Of course, the letters were written at different times, in different situations. Mbeki’s letter is an attempt (in vain as it turned out) to combat the impression that his speeches mentioning “tribalism” were coded messages in the battle for party leadership against Zuma.
Zuma’s letter constitutes an attempt to draw a line under the notion that rifts are developing within the ANC over economic direction.
What they have in common are attempts to debunk the blindingly obvious; in Mbeki’s case that a contest for leadership was underway and in Zuma’s case that there is a contest over economic direction. Both appeal to ANC traditions in order to claim that these “impressions” or “interpretations” are in fact misunderstandings.
Yet beyond the immediate issues of their times, they constitute good examples of extraordinary differences in approach.
Mbeki’s letter, for example, proceeds from the point of view that anyone who does not see things his way is simply deluded. He actually uses the description “so-called leadership struggle”.
Figure 1: Mbeki’s word-cloud
Presumably he would choose to describe it differently, but that there was a leadership contest was at the time absolutely beyond debate, as Mbeki surely knew – since he had announced his intention to contest the post. Yet nowhere in the speech does Mbeki even slightly concede that something of that nature might just possibly be going on in the background.
The focus is entirely on people’s misunderstanding of him and what he said. Hence, he spends much of the letter quoting himself, in an effort to demonstrate what he actually meant and how wrong people were in interpreting him wrongly. He also spends large amounts of space quoting the Sunday Independent, to demonstrate what other people think wrongly about him.
The impression created is of someone acting in blithe indifference to the issue of the day. Worse in fact; he positively confused that anyone should suspect that he might be concerned with the issue at all.
Zuma’s approach was almost exactly the opposite: he focused immediately on the issue of the day, but sought to interpret it differently. Instead of staunch denial the approach is subtle reinterpretation.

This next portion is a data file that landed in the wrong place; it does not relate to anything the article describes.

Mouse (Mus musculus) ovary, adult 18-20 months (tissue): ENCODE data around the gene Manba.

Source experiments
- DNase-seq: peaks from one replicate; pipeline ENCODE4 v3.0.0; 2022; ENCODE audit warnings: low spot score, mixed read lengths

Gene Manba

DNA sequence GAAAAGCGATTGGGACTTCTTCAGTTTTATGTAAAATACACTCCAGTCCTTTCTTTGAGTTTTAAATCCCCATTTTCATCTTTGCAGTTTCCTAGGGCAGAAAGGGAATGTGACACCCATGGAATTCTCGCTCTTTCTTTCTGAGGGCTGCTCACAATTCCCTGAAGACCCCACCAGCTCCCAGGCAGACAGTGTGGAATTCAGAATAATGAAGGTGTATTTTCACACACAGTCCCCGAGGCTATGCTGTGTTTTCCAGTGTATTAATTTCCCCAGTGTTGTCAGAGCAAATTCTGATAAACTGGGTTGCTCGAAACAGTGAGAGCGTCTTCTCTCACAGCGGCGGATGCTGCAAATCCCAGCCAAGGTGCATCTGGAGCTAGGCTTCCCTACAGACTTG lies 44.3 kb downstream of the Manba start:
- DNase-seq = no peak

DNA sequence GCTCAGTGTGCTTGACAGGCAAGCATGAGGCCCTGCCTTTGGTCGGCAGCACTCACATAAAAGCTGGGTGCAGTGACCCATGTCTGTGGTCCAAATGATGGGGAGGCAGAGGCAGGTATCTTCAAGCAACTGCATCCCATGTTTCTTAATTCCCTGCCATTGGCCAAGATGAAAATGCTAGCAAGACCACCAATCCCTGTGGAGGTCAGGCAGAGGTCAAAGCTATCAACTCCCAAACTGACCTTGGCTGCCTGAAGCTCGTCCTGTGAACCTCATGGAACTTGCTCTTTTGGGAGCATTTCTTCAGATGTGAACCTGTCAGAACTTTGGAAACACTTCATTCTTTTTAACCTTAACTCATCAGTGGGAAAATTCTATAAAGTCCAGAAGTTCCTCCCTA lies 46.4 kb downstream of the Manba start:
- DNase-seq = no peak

Hence, while for Mbeki the leadership contest was forcibly removed into the background, in Zuma’s letter the struggle over economic direction is attacked head-on. The tone is less censorious, less personal, and more a genuine attempt to convince than a bare assertion.
Zuma engages in conversation; Mbeki in declaration. Although frustrating and annoying, the big advantage Mbeki had in adopting this approach during his presidency was that he could be bound by nothing.
Figure 2: Zuma’s word-cloud
For Zuma, engaging in debate and supporting the notion of debate is to encourage it, and Zuma risks by adopting this approach an ongoing war of interdepartmental attrition right through his term of office.
Parsing the two speeches for often repeated words produces two word clouds (a rather neat way to graphically illustrate such things) where “ANC” comes across clearly as the dominant theme in both cases. The words “policy” and “movement” are respectively the second most used words, but perhaps they should be discarded since these were both the topics under discussion.
The key word is perhaps “people”, far more dominant in the Zuma speech than in the Mbeki speech, and “leadership” which appears in the Mbeki speech, but not at all in the Zuma speech.
An infallible guide? Perhaps not, but indicative, certainly.
By Tim Cohen
Photo: Former South African president, Nelson Mandela (C) smiles as he arrives with African National Congress (ANC) president Jacob Zuma (L) and South Africa’s president Thabo Mbeki at the Loftus stadium in Pretoria during an rally organised by the ANC to celebrate Nelson Mandela’s 90th birthday August 2, 2008. REUTERS/Siphiwe Sibeko
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